Unilateral conductUnilateral conduct by non-dominant firms
Are there any rules applying to the unilateral conduct of non-dominant firms?
Section 20 ARC
As noted above, going beyond the scope of article 102 of the TFEU, the ARC prohibits exclusionary (and discriminatory) conduct not only by undertakings that are dominant in ‘absolute’ terms, but also by undertakings on which ‘small or medium-sized companies depend’ as suppliers or purchasers of certain goods or commercial services (section 20(1) of the ARC), and by companies enjoying ‘stronger market power in comparison with their small and medium-sized competitors’ (section 20(3) of the ARC). The prohibitions laid down in section 20 of the ARC aim at protecting small and medium-sized companies against anticompetitive conduct by their larger trading partners or competitors (the German FCJ recently passed an interesting judgment regarding the characterisation of retailers as small or medium-sized companies vis-à-vis suitcase manufacturer Rimowa, see FCJ judgment Rimowa, 12 December 2017).
The prohibition of discrimination or unreasonable obstruction for ‘relatively’ dominant enterprises towards dependent companies was introduced primarily to address buyer power in the (food) retail sector. Thus, section 20(1), sentence 2 of the ARC sets forth a legal presumption of dependency if a supplier of goods frequently grants additional rebates or similar bonuses to a customer that are not also granted to other customers. The protection of small and medium-sized competitors against exclusionary conduct of competitors with ‘stronger market power’ is also principally targeted at retail markets (food, gas, etc). An example of prohibited exclusionary conduct is frequent below-cost pricing, section 20(3) of the ARC (which now includes a legal definition of which sales should be considered below-cost). In the food sector, pricing below cost (by food retailers) even in a single instance is prohibited, unless it is necessary to prevent goods from spoiling or becoming unfit for sale. Note that the ARC does not precisely define the concept of small and medium-sized companies that enjoy protection under these rules. The concept is generally understood to be turnover-related, but there are no specific turnover ‘thresholds’, and the amounts can differ from industry to industry.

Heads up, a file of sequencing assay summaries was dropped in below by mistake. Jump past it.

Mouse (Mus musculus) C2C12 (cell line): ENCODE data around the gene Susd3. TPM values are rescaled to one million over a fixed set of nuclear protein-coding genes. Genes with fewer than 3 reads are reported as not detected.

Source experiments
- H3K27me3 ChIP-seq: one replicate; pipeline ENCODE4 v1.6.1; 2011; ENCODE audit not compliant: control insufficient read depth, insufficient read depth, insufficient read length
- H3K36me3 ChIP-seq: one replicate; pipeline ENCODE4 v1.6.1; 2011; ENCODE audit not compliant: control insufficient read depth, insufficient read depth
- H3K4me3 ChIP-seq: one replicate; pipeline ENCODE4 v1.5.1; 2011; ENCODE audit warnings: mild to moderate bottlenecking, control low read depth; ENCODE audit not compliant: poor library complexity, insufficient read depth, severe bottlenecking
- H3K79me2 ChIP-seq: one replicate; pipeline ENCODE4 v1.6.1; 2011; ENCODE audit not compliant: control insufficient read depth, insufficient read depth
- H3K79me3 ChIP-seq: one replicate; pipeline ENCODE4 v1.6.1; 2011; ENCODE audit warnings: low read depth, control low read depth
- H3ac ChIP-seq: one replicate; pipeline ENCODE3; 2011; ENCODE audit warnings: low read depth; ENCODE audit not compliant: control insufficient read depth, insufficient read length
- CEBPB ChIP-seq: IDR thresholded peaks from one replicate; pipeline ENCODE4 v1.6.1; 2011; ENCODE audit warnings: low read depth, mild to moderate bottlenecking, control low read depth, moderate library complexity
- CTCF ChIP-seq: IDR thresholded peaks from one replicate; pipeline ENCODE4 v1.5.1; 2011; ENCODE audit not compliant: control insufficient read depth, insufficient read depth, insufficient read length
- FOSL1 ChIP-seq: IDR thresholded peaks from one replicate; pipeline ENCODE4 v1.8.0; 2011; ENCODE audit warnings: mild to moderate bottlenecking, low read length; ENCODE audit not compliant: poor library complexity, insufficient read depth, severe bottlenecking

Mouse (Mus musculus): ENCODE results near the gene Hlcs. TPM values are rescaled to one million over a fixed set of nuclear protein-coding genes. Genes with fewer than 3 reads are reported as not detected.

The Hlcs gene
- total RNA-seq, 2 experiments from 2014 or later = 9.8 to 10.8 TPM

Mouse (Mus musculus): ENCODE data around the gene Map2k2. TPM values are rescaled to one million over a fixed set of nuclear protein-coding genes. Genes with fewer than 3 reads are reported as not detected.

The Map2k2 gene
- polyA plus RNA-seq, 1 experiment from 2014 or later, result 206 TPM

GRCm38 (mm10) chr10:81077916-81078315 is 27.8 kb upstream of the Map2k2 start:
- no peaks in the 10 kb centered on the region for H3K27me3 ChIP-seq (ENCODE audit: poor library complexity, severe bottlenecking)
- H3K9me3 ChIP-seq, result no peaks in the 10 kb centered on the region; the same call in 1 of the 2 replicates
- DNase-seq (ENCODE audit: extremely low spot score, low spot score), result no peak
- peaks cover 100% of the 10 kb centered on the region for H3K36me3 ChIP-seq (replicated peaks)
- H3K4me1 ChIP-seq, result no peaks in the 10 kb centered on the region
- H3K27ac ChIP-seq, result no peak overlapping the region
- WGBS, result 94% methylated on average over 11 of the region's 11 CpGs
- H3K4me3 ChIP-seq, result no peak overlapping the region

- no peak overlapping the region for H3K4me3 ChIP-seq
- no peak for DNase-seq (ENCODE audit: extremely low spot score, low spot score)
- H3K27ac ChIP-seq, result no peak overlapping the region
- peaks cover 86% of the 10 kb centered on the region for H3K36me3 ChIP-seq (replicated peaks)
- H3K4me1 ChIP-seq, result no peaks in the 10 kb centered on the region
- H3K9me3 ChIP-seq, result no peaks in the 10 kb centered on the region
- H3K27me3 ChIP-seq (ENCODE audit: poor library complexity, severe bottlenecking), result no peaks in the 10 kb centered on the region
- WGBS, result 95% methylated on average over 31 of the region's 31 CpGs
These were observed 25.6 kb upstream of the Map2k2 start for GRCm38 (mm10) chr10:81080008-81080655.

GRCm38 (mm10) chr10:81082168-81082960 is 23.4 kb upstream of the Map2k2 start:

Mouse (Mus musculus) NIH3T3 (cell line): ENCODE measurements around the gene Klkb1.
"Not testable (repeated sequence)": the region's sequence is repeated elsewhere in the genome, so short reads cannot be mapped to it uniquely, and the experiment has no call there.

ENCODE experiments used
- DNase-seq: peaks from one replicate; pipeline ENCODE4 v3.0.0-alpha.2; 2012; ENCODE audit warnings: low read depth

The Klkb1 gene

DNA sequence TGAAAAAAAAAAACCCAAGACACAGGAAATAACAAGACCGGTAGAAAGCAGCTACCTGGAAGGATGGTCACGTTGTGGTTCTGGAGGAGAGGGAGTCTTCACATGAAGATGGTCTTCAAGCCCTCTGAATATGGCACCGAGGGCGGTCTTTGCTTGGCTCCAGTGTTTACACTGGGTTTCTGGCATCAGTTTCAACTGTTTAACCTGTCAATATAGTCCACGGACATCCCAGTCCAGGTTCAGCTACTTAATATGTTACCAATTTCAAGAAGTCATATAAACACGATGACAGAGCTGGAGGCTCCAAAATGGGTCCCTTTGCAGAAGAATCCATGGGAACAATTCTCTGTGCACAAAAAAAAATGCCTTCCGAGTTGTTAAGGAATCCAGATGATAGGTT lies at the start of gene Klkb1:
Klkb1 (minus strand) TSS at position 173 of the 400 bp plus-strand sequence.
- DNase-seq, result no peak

Section 21 ARC
In addition to the rules laid out in sections 18 through 20, which apply only to enterprises with dominant market positions or enterprises that are dominant at least in relative terms by enjoying relative market power with respect to small or medium-sized undertakings, section 21 of the ARC stipulates a number of prohibited forms of unilateral behaviour by individual enterprises or groups of enterprises that do not require any from dominance.
Under section 21(1) of the ARC, an enterprise (or association of enterprises) may not request that other enterprises boycott a third enterprise (ie, to refuse either to supply this enterprise or to purchase from it). However, this prohibition only applies if the enterprise requesting the boycott acts with the intention to unfairly impede the third enterprise.
Under section 21(2) of the ARC, an enterprise (or association of enterprises) may not induce other enterprises, by either coercion or incentives, to engage in conduct that is prohibited under German or EU antitrust law. This (secondary) prohibition is intended to prevent enterprises from forcing other enterprises to engage into horizontal cartels, or illegal vertical agreements (for instance, it might apply to a supplier that tries to coerce retailers to apply a specific resale pricing policy; where the retailer agrees, this infringes section 1 of the ARC; where the retailer does not agree, the supplier’s conduct infringes section 21 of the ARC).
Section 21(3) of the ARC prohibits the use of coercive measures in order to induce another enterprise to engage in activities that might influence competition, but do not, in principle, infringe antitrust law (eg, to force an enterprise to merge with another enterprise).
Section 21(4) of the ARC prohibits enterprises from causing economic harm to a third person in retaliation for this person requesting the FCO to take action.